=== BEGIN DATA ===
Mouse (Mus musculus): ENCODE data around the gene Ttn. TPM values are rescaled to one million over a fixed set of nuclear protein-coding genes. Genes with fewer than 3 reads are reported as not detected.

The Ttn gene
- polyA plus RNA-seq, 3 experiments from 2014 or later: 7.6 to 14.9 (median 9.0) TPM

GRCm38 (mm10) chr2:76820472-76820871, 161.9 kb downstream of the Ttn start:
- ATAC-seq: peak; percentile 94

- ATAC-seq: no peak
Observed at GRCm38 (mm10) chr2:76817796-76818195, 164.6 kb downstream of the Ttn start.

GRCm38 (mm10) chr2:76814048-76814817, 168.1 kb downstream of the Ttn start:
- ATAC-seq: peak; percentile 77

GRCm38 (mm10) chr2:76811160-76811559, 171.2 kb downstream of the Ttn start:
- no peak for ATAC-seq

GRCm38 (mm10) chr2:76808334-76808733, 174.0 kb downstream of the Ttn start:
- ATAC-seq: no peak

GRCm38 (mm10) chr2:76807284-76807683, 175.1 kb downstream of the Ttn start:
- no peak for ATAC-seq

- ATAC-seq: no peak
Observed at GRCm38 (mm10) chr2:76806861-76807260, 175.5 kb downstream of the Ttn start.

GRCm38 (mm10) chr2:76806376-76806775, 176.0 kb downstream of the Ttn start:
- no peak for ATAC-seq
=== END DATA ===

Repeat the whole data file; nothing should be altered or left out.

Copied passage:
Mouse (Mus musculus): ENCODE data around the gene Ttn. TPM values are rescaled to one million over a fixed set of nuclear protein-coding genes. Genes with fewer than 3 reads are reported as not detected.

The Ttn gene
- polyA plus RNA-seq, 3 experiments from 2014 or later: 7.6 to 14.9 (median 9.0) TPM

GRCm38 (mm10) chr2:76820472-76820871, 161.9 kb downstream of the Ttn start:
- ATAC-seq: peak; percentile 94

- ATAC-seq: no peak
Observed at GRCm38 (mm10) chr2:76817796-76818195, 164.6 kb downstream of the Ttn start.

GRCm38 (mm10) chr2:76814048-76814817, 168.1 kb downstream of the Ttn start:
- ATAC-seq: peak; percentile 77

GRCm38 (mm10) chr2:76811160-76811559, 171.2 kb downstream of the Ttn start:
- no peak for ATAC-seq

GRCm38 (mm10) chr2:76808334-76808733, 174.0 kb downstream of the Ttn start:
- ATAC-seq: no peak

GRCm38 (mm10) chr2:76807284-76807683, 175.1 kb downstream of the Ttn start:
- no peak for ATAC-seq

- ATAC-seq: no peak
Observed at GRCm38 (mm10) chr2:76806861-76807260, 175.5 kb downstream of the Ttn start.

GRCm38 (mm10) chr2:76806376-76806775, 176.0 kb downstream of the Ttn start:
- no peak for ATAC-seq